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Test Results

First of all results are down the bottom. You are identified by the last four digits of your student number (or five if these four digits are shared by another student). The scores are itemized as you can see. At the bottom there are some average scores.

If you would like to see your paper or have it discussed please email me.

Students with no score were either absent in which case they score zero — or certified absent in which case their marks carry forward to the summer exam.

Solutions and Remarks

Solution are found here.

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I am emailing a link of this to everyone on the class list every Wednesday morning. If you are not receiving these emails or want to have them sent to another email address feel free to email me at jippo@campus.ie and I will add you to the mailing list.

[EDIT] Definition Questions

If you really want to get good at your definition questions check out these (tough) exercises..

Next Week

We will have an additional tutorial instead of a lecture on Monday 24.

This Week

On Monday, we covered from (but not including) Definition 3.1.1 to (and including) Corollary 3.1.6. On Wednesday we went through Questions 1 & 2 from 2010/11’s Test 1 A and we did Q. 3 from the sample test.

In the tutorial we answered exercises Q. 1 (vii), 3 (b), 4(ii) & 8(iii) from Exercise Sheet 2.

Problems

You need to do exercises – all of the following you should be able to attempt. Do as many as you can/ want in the following order of most beneficial:

Wills’ Exercise Sheets

Q. 1, 2, 3(i) & (iii), 4, 8(a) & (b) from Exercise Sheet 3.

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I am emailing a link of this to everyone on the class list every Wednesday morning. If you are not receiving these emails or want to have them sent to another email address feel free to email me at jippo@campus.ie and I will add you to the mailing list.

Test 1

Firstly, some good news. I am going at a different pace to last year so in fact we have covered everything we need to do for Test 1 already. All of Chapter 1 and Sections 2.1, 2.2 and 2.3 of Chapter 2 are all that will be examinable in Test 1. This means that Section 2.4 Continuity on Closed Intervals and Chapter 4 Differentiability are not  examinable.

Please find the Sample, Test 1 A and Test 1 B (second two with solutions).

Question 1 will be taken from the exercise sheets, Question 2 from a past exam paper, and Question 3 will be on definitions. Q.1 is worth 4/12.5 or 32%, Q. 2 is worth 5/12.5 or 40% and Q. 3 is worth 3.5/12.5 or 28% (1 correct = 1 mark, 2 correct = 2 marks, 3 correct = 3 marks + 0.5 mark bonus).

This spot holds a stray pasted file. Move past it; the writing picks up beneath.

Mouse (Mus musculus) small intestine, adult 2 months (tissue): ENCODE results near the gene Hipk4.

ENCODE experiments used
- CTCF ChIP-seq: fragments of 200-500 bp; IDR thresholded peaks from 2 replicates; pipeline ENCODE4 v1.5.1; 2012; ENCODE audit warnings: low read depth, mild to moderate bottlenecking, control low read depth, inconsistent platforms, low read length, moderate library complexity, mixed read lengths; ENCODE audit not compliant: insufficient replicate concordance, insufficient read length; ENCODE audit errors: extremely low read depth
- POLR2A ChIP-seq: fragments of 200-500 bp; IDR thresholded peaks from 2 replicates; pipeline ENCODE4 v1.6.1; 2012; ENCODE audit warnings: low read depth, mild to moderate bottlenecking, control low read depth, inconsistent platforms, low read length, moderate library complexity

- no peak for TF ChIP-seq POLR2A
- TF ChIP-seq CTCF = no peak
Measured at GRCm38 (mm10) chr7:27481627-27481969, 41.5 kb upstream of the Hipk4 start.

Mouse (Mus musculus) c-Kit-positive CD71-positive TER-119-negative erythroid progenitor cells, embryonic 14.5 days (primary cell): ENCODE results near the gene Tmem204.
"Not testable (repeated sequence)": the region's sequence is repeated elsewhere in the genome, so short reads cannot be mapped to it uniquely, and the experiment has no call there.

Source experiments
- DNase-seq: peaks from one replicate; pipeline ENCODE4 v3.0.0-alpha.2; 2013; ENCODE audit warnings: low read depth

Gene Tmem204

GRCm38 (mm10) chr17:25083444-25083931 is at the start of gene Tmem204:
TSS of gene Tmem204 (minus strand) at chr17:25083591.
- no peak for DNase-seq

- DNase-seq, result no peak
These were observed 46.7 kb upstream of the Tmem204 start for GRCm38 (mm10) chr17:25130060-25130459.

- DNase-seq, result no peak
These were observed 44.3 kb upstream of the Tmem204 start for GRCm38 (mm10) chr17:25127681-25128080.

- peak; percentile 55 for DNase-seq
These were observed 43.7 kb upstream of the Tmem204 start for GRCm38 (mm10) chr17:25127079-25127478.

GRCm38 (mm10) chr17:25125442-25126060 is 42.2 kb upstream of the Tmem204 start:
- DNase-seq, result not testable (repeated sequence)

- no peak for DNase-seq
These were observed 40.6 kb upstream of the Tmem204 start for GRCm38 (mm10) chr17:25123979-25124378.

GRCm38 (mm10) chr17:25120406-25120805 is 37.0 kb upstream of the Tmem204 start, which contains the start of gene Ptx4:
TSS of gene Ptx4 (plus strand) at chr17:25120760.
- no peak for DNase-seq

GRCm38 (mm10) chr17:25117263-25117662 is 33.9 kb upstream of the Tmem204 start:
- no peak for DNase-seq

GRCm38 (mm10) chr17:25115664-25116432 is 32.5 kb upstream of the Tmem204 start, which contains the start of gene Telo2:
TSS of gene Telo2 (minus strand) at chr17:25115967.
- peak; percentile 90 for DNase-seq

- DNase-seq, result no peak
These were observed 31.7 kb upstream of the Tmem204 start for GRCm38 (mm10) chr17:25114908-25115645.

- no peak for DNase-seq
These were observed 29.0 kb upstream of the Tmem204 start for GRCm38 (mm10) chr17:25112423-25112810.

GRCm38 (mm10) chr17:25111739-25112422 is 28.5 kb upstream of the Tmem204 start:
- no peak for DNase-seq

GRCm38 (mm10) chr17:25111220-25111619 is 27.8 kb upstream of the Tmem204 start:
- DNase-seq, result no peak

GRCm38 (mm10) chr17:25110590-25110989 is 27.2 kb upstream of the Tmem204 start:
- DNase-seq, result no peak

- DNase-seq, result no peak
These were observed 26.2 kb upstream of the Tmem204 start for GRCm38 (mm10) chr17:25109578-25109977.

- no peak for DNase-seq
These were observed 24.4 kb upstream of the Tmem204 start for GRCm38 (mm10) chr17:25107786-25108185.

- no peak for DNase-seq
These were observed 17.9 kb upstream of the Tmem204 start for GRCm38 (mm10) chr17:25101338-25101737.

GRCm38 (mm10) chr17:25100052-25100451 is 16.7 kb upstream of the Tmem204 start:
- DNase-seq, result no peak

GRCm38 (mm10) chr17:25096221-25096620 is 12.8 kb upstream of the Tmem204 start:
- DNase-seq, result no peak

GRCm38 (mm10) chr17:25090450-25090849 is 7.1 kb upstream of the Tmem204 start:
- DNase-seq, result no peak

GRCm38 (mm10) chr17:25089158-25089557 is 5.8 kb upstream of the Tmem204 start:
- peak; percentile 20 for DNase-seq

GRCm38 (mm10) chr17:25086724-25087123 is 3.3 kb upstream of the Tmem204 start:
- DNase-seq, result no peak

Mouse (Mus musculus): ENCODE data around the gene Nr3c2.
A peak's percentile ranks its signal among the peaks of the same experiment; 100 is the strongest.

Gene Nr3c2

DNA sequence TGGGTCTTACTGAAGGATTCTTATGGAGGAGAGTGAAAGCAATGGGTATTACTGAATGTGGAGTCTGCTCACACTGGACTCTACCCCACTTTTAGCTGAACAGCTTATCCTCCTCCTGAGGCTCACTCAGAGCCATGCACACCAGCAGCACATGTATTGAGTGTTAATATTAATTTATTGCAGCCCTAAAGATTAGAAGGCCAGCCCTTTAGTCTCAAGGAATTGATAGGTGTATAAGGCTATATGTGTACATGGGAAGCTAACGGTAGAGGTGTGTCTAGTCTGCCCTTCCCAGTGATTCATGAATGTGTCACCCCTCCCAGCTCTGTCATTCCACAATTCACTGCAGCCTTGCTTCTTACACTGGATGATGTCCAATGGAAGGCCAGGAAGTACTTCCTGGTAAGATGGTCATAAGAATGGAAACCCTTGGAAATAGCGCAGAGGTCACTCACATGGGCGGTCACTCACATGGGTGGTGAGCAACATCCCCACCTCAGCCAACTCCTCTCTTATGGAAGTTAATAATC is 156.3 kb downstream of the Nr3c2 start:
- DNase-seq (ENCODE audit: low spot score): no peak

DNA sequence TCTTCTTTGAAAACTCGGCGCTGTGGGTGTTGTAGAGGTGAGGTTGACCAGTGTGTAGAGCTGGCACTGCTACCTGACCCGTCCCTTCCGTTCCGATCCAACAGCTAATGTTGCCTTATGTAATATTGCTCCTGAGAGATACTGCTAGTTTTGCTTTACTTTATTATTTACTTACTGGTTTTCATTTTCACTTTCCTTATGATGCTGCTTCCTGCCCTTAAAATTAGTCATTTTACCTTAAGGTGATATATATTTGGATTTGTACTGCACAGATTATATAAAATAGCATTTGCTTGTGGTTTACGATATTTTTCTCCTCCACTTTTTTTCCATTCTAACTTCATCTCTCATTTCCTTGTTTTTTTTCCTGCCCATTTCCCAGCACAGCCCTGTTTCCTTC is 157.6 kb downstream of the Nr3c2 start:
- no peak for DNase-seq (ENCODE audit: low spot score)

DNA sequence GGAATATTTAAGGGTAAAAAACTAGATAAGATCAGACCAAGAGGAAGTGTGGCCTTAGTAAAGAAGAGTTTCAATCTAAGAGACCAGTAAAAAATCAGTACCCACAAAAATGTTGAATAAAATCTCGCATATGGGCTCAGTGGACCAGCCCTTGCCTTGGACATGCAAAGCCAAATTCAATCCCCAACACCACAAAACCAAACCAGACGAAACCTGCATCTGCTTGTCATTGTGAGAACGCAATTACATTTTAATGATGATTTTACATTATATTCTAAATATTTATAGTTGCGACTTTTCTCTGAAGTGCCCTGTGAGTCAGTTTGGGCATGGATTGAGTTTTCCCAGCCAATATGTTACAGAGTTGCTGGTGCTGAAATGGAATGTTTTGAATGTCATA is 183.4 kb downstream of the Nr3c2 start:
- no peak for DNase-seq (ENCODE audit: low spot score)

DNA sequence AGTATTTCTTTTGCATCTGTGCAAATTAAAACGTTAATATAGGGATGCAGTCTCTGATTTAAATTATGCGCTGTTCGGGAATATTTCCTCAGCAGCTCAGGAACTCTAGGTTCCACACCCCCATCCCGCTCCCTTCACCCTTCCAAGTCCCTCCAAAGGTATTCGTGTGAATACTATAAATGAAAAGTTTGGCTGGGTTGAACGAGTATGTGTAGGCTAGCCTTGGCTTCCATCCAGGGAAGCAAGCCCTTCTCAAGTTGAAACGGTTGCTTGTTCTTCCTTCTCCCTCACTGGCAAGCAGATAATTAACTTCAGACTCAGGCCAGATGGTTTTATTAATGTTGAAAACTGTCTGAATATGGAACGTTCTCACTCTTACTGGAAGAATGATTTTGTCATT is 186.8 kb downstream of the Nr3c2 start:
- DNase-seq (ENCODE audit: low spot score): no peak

For Q. 3 of the test, you need to know the following definitions: even, odd, increasing, decreasing, quadratic, roots, polynomial, rational function, absolute value, limit, one-sided limit, continuous at a point, continuous, composition. Q.3 is a harder question and the thinking behind this is that you can get 72% a bare first if you get all of Q.1 and Q.2 — but you will have to be even better than this to get a higher mark.

 

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The first in-class test will take place on 26 October 2011. Any material presented in class, up to and including 19 October is examinable. The test is worth 12.5% of your continuous assesment mark for MS 2001. A sample test (without solutions) — as well as last years test (with solutions) shall be posted here on 12 October 2011. Although if you are willing to look through the “MS 2001: Continuous Assessment” category you will find these easily enough.

 

I am emailing a link of this to everyone on the class list every Wednesday morning. If you are not receiving these emails or want to have them sent to another email address feel free to email me at jippo@campus.ie and I will add you to the mailing list.

We covered from Proposition 1.4.3 to Proposition 2.1.5 inclusive. Here are the proofs of the product and quotient  rules for the calculus of limits.

Problems

You need to do exercises – all of the following you should be able to attempt. Do as many as you can/ want in the following order of most beneficial:

Wills’ Exercise Sheets

Q.8, 9 from http://euclid.ucc.ie/pages/staff/wills/teaching/ms2001/exercise1.pdf